• Post Reply Bookmark Topic Watch Topic
  • New Topic
programming forums Java Mobile Certification Databases Caching Books Engineering Micro Controllers OS Languages Paradigms IDEs Build Tools Frameworks Application Servers Open Source This Site Careers Other Pie Elite all forums
this forum made possible by our volunteer staff, including ...
Marshals:
  • Campbell Ritchie
  • Ron McLeod
  • Paul Clapham
  • Jeanne Boyarsky
  • Liutauras Vilda
Sheriffs:
  • Rob Spoor
  • Bear Bibeault
  • Tim Cooke
Saloon Keepers:
  • Tim Moores
  • Stephan van Hulst
  • Tim Holloway
  • Carey Brown
  • Piet Souris
Bartenders:
  • Frits Walraven
  • Himai Minh

What would you add to Java?

 
Greenhorn
Posts: 3
  • Mark post as helpful
  • send pies
    Number of slices to send:
    Optional 'thank-you' note:
  • Quote
  • Report post to moderator
This is not really a Rails specific question.

Neal Gafter blogs about adding closures to java. Which Ruby (or any other language) features would you like to add to the Java language. Or do you think it is possible to create a Framework with the power and flexibility of Rails with Java without any changes?
 
author
Posts: 11962
5
  • Mark post as helpful
  • send pies
    Number of slices to send:
    Optional 'thank-you' note:
  • Quote
  • Report post to moderator
Personally, I'd like to have support for regular expressions built into the language syntax itself as well as expression interpolation in literal strings. E.g. something like

 
author
Posts: 31
  • Mark post as helpful
  • send pies
    Number of slices to send:
    Optional 'thank-you' note:
  • Quote
  • Report post to moderator
Personally, I'd much rather we just started using jRuby for all of our programming on the JVM. As Stuart would say were he online right now, in a perfect world, we'd write code in jRuby and Java itself would become the Assembler (and not the COBOL) of our generation.

Put a gun to my head, and I'd say:
  • Regular expressions as first-class entities
  • Closures (and related items like enumeration support that makes use of them)
  • Open classes
  • Mixins without having to resort to AOP
  •  
    Greenhorn
    Posts: 17
    • Mark post as helpful
    • send pies
      Number of slices to send:
      Optional 'thank-you' note:
    • Quote
    • Report post to moderator
    So, why JRuby over Groovy? To the untrained -i.e me javascript: x()
    Wink they look very similar in syntax.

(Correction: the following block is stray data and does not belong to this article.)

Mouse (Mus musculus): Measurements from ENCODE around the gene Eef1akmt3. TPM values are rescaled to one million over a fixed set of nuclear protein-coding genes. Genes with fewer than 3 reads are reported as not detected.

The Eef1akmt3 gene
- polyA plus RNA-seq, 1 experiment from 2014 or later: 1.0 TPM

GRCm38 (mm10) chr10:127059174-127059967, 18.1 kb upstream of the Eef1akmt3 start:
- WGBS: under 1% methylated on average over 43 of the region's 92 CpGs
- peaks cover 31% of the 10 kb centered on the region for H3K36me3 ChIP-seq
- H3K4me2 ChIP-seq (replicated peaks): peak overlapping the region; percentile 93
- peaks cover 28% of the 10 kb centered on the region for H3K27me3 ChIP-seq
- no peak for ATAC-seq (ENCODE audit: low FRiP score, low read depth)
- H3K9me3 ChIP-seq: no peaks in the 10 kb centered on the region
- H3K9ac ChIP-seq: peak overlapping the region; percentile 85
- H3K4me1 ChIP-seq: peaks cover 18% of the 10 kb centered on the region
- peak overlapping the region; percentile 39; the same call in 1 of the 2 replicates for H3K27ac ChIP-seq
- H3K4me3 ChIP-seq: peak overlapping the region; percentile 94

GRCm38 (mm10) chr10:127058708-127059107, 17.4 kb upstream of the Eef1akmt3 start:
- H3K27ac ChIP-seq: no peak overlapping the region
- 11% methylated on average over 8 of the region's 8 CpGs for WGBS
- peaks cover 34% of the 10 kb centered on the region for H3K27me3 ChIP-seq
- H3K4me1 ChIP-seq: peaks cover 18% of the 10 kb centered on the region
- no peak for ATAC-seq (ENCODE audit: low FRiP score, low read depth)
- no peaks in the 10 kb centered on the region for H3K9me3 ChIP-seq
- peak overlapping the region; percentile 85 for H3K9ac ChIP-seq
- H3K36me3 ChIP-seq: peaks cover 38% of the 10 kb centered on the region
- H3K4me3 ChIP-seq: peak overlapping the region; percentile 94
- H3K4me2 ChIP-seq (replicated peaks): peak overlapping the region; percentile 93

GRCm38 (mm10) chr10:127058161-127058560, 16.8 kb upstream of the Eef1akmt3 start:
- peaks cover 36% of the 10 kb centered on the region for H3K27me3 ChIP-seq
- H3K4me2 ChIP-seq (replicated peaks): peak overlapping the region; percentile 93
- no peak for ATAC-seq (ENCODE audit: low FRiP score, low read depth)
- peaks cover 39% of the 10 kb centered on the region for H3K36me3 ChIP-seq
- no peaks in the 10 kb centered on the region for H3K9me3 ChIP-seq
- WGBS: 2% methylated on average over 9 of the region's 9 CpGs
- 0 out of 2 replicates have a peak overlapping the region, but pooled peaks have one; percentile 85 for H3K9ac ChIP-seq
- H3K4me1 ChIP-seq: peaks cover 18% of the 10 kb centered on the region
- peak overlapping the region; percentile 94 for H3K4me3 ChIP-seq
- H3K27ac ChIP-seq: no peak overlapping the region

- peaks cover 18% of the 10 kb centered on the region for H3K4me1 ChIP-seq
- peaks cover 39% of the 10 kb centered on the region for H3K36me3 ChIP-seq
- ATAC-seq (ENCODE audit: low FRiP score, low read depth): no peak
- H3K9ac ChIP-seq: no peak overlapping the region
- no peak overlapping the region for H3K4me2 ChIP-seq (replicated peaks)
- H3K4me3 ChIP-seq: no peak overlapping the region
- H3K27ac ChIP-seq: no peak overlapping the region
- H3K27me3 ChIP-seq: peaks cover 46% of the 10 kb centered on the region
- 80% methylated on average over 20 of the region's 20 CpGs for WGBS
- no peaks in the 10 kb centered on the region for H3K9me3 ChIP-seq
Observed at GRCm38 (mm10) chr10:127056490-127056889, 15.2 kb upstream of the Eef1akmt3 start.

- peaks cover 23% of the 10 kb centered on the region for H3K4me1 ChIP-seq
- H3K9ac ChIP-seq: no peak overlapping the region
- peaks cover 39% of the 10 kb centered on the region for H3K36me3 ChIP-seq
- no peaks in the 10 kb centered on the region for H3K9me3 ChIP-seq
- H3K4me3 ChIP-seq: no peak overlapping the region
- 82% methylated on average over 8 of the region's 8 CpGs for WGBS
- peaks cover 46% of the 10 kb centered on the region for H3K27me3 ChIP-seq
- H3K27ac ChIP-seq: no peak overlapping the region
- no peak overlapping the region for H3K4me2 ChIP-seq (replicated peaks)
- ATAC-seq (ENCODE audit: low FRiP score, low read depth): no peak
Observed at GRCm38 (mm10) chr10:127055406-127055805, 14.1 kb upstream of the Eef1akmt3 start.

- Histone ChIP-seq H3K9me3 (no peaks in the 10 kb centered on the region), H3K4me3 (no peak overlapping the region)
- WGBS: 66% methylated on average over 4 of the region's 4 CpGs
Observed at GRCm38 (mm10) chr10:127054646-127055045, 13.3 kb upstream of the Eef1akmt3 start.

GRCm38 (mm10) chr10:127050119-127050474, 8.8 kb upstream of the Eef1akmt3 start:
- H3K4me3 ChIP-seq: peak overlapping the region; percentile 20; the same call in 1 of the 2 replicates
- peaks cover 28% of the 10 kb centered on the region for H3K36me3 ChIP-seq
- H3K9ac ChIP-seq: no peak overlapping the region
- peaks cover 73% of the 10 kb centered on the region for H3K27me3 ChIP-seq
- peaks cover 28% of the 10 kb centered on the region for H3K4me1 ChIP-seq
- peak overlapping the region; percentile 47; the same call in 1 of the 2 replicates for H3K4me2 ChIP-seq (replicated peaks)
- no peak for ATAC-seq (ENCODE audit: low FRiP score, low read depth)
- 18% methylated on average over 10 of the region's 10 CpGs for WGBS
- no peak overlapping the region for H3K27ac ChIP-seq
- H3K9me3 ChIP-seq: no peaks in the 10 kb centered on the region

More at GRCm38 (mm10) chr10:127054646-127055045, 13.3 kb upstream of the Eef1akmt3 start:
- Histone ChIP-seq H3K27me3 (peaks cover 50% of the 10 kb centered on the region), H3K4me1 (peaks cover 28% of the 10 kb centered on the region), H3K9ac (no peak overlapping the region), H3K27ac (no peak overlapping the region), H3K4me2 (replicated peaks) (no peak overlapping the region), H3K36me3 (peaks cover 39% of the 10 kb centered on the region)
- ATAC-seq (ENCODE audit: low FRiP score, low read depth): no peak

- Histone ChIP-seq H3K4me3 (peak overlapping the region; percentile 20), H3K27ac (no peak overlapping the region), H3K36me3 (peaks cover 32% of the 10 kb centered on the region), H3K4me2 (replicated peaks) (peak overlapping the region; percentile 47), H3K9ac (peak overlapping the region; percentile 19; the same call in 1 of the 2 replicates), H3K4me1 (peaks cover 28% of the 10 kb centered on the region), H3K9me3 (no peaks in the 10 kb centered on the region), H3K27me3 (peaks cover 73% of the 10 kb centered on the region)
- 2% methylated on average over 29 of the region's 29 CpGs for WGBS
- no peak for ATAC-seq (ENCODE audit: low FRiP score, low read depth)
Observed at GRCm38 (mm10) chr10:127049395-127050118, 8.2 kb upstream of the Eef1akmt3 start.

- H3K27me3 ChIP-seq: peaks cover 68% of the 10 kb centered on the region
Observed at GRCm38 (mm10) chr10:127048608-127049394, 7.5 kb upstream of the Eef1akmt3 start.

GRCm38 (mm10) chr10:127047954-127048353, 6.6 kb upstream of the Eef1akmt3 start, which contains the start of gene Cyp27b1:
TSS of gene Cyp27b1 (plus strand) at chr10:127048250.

author
    Posts: 2
    • Mark post as helpful
    • send pies
      Number of slices to send:
      Optional 'thank-you' note:
    • Quote
    • Report post to moderator
    JRuby and Groovy have a family resemblance, but they are distant relations. The last time I looked Groovy code still gets "hardened" into Java classes. JRuby code, on the other hand, follows the Ruby way of being "the glue that never sets." JRuby code can dynamically modify the behavior of other JRuby code.
    The subtle danger is that JRuby and Groovy are similar for about the first 50% of what makes Ruby cool. For the latter half, only JRuby delivers the goods.
     
    Ranch Hand
    Posts: 8944
    Firefox Browser Spring Java
    • Mark post as helpful
    • send pies
      Number of slices to send:
      Optional 'thank-you' note:
    • Quote
    • Report post to moderator

    Mixins without having to resort to AOP


    How does that work?
     
    Lasse Koskela
    author
    Posts: 11962
    5
    • Mark post as helpful
    • send pies
      Number of slices to send:
      Optional 'thank-you' note:
    • Quote
    • Report post to moderator
    Pradip, you can read about mixins from the online version of Programming Ruby.
     
    Justin Gehtland
    author
    Posts: 31
    • Mark post as helpful
    • send pies
      Number of slices to send:
      Optional 'thank-you' note:
    • Quote
    • Report post to moderator
    So, let's say you have a class that's buried somewhere, like, Rails' ActionController. And you want to add a new method to it, like, "help" (so that all your controllers had a /your_controller/help url that tells what that controller is for).

    You can create a module to hold the new, shared method:


    Then, you can, from anywhere in the code, call:



    Voila. Your controller now has a "help" method.

    What if you wanted to wrap a method already in a class? For that, you would use .



    If you then extend that into a class with a "save" method, it renames the original method, creates a new method of the same name (a proxy, if you will), and when it is called, the new method logs the process and forwards the call to the original method.

    There is a new addition to Rails 1.2 called alias_method_chain which makes the whole process a little cleaner, as well.
    [ January 31, 2007: Message edited by: Justin Gehtland ]
     
    A magnificient life is loaded with tough challenges. En garde tiny ad:
    Thread Boost feature
    https://coderanch.com/t/674455/Thread-Boost-feature
    reply
      Bookmark Topic Watch Topic
    • New Topic